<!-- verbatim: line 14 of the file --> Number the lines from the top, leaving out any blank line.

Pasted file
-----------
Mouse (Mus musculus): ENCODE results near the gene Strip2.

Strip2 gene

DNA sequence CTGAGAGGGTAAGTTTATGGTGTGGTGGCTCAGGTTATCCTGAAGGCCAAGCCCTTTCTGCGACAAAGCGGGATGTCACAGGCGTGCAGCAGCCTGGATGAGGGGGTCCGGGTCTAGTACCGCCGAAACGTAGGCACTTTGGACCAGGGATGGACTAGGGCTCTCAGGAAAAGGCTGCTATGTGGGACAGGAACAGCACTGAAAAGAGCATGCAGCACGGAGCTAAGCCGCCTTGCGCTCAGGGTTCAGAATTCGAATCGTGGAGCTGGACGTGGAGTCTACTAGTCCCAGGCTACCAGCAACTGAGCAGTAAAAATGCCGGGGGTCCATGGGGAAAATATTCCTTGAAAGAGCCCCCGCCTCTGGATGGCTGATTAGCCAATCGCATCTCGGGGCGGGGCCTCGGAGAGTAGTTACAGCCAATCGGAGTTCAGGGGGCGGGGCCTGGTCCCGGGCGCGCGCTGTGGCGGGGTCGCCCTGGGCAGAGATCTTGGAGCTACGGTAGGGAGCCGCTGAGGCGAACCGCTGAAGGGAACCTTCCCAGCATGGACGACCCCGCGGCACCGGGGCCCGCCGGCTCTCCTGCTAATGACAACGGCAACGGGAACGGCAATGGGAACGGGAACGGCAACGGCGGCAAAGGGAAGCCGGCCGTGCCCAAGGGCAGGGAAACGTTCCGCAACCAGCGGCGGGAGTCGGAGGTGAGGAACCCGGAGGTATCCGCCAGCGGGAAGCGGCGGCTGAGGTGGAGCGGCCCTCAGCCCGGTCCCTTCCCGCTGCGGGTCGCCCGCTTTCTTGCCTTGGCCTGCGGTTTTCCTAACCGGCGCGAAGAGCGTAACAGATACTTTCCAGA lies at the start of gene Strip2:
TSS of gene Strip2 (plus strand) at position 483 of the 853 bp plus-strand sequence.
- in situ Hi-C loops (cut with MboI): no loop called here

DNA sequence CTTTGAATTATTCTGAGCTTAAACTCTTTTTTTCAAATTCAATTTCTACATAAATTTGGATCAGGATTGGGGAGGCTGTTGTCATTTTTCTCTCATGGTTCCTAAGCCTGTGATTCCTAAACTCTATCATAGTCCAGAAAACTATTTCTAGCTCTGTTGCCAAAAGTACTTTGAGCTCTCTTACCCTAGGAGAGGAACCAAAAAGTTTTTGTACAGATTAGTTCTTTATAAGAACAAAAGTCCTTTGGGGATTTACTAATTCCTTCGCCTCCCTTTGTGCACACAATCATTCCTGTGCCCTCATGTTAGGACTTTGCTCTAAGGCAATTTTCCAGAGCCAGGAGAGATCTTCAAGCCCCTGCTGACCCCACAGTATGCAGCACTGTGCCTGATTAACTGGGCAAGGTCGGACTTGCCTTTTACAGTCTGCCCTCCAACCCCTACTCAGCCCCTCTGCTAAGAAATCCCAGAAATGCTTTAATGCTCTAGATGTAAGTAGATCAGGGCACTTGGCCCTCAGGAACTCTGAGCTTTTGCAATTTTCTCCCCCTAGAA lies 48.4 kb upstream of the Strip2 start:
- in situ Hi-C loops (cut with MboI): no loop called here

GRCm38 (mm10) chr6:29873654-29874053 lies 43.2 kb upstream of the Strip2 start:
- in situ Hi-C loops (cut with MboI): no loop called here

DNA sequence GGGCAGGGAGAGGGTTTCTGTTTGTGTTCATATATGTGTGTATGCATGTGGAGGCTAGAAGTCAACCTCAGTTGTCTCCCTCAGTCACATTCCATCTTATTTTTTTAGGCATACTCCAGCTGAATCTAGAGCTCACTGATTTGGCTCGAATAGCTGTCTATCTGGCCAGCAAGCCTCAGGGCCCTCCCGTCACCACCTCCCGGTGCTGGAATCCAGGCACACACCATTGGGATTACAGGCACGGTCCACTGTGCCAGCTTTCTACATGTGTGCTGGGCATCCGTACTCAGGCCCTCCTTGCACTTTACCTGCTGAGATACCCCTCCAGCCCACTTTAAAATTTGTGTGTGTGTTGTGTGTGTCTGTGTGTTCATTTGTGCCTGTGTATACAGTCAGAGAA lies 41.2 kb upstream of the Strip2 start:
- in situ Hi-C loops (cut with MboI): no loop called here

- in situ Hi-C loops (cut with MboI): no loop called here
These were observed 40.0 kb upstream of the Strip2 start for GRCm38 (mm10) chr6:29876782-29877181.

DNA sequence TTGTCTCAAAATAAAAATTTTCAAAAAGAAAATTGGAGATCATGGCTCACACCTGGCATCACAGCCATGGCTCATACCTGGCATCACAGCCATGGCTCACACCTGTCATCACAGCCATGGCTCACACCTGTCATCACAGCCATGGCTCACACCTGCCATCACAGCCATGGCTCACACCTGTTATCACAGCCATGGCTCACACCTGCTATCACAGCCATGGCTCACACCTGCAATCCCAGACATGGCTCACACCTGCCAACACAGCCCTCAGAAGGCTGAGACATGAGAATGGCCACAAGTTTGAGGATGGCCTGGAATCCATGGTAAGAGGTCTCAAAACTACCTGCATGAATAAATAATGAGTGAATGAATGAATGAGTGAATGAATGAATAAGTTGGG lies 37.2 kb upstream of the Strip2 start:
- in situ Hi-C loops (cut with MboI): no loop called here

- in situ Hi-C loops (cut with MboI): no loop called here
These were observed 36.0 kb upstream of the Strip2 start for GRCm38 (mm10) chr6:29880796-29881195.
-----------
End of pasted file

DNA sequence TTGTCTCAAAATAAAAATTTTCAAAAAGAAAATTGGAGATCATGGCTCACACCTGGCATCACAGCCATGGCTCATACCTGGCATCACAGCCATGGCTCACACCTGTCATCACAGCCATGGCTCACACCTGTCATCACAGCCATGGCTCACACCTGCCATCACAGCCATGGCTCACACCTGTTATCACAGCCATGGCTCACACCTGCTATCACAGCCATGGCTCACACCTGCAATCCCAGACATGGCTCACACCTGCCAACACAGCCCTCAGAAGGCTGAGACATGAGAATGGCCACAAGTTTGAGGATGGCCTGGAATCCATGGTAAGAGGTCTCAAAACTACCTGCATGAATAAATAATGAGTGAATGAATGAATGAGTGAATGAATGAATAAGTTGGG lies 37.2 kb upstream of the Strip2 start: